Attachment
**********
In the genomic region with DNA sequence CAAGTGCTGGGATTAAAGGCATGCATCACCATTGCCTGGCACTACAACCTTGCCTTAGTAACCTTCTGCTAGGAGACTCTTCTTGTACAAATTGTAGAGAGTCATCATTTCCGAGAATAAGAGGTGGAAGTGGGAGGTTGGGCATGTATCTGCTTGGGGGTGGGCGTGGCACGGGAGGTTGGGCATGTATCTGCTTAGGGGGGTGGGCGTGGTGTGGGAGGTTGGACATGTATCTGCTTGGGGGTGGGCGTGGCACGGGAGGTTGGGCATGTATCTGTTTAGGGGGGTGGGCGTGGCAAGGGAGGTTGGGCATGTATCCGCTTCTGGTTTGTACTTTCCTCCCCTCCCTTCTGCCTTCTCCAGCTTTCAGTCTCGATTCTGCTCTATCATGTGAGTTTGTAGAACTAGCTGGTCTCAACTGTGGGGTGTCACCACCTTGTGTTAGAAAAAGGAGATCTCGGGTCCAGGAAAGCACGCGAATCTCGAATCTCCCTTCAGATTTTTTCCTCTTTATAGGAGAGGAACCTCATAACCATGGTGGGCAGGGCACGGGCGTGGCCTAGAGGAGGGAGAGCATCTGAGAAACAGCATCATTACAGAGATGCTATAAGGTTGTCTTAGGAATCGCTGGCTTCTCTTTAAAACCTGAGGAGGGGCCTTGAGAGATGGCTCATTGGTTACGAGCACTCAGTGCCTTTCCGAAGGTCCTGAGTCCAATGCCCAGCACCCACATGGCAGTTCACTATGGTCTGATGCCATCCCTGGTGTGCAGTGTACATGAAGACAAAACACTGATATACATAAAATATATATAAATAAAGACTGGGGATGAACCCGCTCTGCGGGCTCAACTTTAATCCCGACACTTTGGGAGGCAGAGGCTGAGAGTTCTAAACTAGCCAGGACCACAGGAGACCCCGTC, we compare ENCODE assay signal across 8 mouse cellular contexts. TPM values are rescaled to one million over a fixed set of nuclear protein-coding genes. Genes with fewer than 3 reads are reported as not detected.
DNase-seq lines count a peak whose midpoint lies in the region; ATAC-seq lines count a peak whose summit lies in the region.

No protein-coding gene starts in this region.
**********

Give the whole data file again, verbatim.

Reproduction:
In the genomic region with DNA sequence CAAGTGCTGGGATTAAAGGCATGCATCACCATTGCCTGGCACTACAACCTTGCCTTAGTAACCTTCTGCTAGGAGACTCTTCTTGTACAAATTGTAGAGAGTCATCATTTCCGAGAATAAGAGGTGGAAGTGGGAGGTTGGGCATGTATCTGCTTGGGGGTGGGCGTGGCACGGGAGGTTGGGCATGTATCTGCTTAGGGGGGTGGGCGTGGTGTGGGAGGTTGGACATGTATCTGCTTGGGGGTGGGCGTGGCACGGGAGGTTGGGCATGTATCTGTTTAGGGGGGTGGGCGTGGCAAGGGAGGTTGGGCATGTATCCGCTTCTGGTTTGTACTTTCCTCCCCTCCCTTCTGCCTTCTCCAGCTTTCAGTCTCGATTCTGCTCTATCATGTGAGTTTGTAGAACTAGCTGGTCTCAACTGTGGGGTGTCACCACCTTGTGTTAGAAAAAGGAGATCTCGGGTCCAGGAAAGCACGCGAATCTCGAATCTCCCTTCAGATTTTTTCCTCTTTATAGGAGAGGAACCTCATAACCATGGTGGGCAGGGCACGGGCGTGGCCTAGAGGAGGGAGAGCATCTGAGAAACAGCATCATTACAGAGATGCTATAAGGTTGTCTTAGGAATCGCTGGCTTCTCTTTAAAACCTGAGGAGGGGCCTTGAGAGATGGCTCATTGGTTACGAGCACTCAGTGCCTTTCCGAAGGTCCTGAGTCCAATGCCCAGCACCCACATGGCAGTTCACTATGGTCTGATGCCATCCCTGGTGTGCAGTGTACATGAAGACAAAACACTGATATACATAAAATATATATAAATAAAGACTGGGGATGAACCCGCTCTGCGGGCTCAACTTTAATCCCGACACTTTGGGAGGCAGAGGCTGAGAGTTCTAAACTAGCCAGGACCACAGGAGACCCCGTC, we compare ENCODE assay signal across 8 mouse cellular contexts. TPM values are rescaled to one million over a fixed set of nuclear protein-coding genes. Genes with fewer than 3 reads are reported as not detected.
DNase-seq lines count a peak whose midpoint lies in the region; ATAC-seq lines count a peak whose summit lies in the region.

No protein-coding gene starts in this region.